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New UN rights body is back to old tricks

Israel has already been criticised recently over its actions in Lebanon

(Keystone)

The Swiss government is becoming increasingly concerned by the politicisation of the fledgling United Nations Human Rights Council, which is based in Geneva.

The 47-strong body is holding a special session on Wednesday to discuss a resolution drafted by Arab and Muslim states condemning "gross human rights violations" by Israel.

It is the third time that Israel has been singled out for criticism since the council opened for business in June this year. The meeting comes a week after Foreign Minister Micheline Calmy-Rey for the first time voiced her frustration at the body, which is the result of a Swiss initiative.

Speaking in Brussels, she warned that its reputation was suffering because some countries were more intent on scoring political points than tackling human rights in an objective way.

The creation of the council earlier this year was hailed in many quarters as a new dawn for the rights of the world's oppressed after years of frustration and inaction.

Its predecessor, the Human Rights Commission, was widely discredited after serial abusers such as Libya, Zimbabwe and Cuba won seats and avoided censure.

Speaking at the close of its final session, UN High Commissioner for Human Rights Louise Arbour called for a "profound culture shift" in attitudes. But the new council has quickly reverted to the regional groupings of the past, with Israel marked as public enemy number one.

Gaza incursion

The latest resolution condemning Israel's recent incursion into Gaza and the killing of at least 18 civilians in Beit Hanoun has been drafted by Bahrain and Pakistan on behalf of Arab and Islamic states.

The council's two previous special sessions in July and August were devoted to the Palestinian territories and the conflict in Lebanon respectively. Humanitarian crises in Sudan's Darfur region, Chechnya and Sri Lanka have yet to make it onto the agenda.

"The Middle East does not have a monopoly on human rights violations," Blaise Godet, Switzerland's ambassador to the UN in Geneva, told swissinfo.

Ahead of the creation of the new human rights watchdog, a number of countries, including Switzerland and the United States, as well as a coalition of 45 non-governmental organisations warned that tougher membership criteria were needed to prevent it going the same way as its predecessor.

Hillel Neuer, executive director of UN Watch, told swissinfo that the extent of the "bias" against Israel was even more extreme than NGOs had predicted.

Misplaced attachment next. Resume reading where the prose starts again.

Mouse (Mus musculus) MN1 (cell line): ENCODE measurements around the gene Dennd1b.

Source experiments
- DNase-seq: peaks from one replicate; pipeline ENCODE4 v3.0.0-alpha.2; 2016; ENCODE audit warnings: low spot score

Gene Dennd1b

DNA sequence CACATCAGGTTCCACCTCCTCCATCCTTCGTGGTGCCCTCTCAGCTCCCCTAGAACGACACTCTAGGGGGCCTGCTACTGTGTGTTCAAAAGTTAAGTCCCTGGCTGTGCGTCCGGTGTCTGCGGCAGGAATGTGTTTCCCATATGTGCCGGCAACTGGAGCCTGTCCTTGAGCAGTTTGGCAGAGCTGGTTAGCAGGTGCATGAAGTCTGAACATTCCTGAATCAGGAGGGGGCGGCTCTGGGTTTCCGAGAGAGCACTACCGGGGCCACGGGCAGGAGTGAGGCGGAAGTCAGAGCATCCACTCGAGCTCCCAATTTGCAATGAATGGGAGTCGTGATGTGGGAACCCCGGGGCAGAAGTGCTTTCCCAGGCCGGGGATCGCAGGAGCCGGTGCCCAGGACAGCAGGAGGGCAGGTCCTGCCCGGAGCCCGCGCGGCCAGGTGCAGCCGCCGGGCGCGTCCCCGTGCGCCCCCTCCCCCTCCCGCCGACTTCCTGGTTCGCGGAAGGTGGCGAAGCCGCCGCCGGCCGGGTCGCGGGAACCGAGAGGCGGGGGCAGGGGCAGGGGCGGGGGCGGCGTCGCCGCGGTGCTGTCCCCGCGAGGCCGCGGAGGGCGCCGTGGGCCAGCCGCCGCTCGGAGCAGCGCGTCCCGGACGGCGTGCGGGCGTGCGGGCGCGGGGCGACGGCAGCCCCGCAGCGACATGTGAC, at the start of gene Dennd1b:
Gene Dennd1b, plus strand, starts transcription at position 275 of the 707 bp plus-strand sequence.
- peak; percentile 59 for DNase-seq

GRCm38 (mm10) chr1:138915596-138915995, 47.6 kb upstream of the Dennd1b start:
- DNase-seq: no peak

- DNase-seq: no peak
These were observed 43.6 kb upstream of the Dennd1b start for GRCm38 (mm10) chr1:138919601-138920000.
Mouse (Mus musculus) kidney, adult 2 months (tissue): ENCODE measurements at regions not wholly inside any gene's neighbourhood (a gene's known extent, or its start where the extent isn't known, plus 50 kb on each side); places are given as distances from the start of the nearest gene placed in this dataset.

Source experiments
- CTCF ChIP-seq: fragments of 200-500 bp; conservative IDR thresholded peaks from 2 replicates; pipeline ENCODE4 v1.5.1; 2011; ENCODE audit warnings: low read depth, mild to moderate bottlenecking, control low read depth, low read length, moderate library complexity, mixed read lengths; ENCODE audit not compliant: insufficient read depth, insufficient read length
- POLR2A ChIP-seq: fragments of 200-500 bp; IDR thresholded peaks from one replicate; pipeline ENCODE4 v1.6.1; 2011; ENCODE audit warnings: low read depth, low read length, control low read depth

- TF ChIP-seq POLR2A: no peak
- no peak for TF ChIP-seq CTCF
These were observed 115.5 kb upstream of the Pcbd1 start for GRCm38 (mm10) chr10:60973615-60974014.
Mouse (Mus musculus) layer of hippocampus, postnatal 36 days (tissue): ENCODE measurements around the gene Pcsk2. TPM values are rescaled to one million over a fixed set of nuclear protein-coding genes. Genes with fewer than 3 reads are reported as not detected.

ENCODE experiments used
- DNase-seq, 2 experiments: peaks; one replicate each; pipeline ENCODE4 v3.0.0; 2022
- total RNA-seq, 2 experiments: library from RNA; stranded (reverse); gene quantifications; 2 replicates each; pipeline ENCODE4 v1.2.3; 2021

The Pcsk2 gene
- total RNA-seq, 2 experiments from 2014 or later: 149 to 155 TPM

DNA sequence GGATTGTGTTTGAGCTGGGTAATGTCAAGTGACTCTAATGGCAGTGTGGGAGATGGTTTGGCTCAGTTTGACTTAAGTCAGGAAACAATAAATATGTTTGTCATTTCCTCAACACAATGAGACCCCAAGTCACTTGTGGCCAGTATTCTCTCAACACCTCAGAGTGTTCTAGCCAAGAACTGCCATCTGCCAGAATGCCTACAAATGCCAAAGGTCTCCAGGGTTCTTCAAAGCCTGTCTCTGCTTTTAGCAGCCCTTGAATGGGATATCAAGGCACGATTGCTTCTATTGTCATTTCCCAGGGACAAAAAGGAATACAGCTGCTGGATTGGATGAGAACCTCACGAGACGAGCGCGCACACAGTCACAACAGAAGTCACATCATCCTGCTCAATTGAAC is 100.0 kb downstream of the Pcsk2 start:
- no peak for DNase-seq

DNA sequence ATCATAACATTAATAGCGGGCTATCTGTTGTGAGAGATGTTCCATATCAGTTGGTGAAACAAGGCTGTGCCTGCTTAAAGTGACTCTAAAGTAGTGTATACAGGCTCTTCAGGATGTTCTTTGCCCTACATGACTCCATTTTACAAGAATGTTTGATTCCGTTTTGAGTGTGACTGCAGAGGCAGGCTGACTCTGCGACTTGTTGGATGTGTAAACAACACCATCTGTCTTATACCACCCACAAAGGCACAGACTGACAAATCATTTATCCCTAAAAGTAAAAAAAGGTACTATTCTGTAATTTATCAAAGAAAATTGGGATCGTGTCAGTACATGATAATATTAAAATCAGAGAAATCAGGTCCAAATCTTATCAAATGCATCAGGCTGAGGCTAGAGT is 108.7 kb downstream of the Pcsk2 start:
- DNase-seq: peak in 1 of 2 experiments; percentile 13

He said that while there were legitimate issues to be discussed regarding Israeli action in the Middle East, these were only being treated in a one-sided way.

"It [the council] couldn't have got off to a worse start," said Neuer. "We predicted business as usual just because if it's the same ingredients you're going to wind up with the same soup."

According to UN Watch, 47 per cent of the council is made up of undemocratic countries, as opposed to 55 per cent for the defunct commission.

Lack of courage

Neuer said he was also disappointed by the failure of some western countries, including Switzerland, to take a strong lead either in raising issues such as Darfur or against the repeated targeting of Israel.

"There has been no political will to do that at all," he said. "The whole point of the Human Rights Council is to shed light on a compelling abuse and we haven't even seen an attempt on any other issues."

However, Godet said he believed that this time around European Union countries were ready to play a more active and unified role in trying to balance the resolution tabled by Arab and Muslim countries.

As for the institution itself, political negotiations on how it will function are still ongoing and the ambassador says it is too early to write it off.

"It will boil down hopefully to something effective and meaningful which, with regard to the former Human Rights Commission, will make a difference," said Godet.

He said the right time to drawn preliminary conclusions would be on the council's one-year anniversary in June 2007.

swissinfo, Adam Beaumont in Geneva

Key facts

The UN Human Rights Council meets at least three times a year for a minimum of ten weeks and can call emergency sessions to respond to crises.
It is the most senior UN body based in Geneva.
Switzerland was elected to the council with a three-year mandate on May 9.
A country needs the support of at least 16 members to call a special session.

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In brief

The resolution condemning Israel is being supported by a majority of council members: Algeria, Azerbaijan, Bahrain, Bangladesh, Brazil, China, Cuba, Ghana, India, Indonesia, Jordan, Malaysia, Mauritius, Morocco, Nigeria, Pakistan, the Philippines, Russia, Saudi Arabia, Senegal, South Africa, Sri Lanka, Tunisia and Zambia.

On Saturday the US vetoed a UN Security Council resolution condemning the Israeli attack on Beit Hanoun in which a number of children died.

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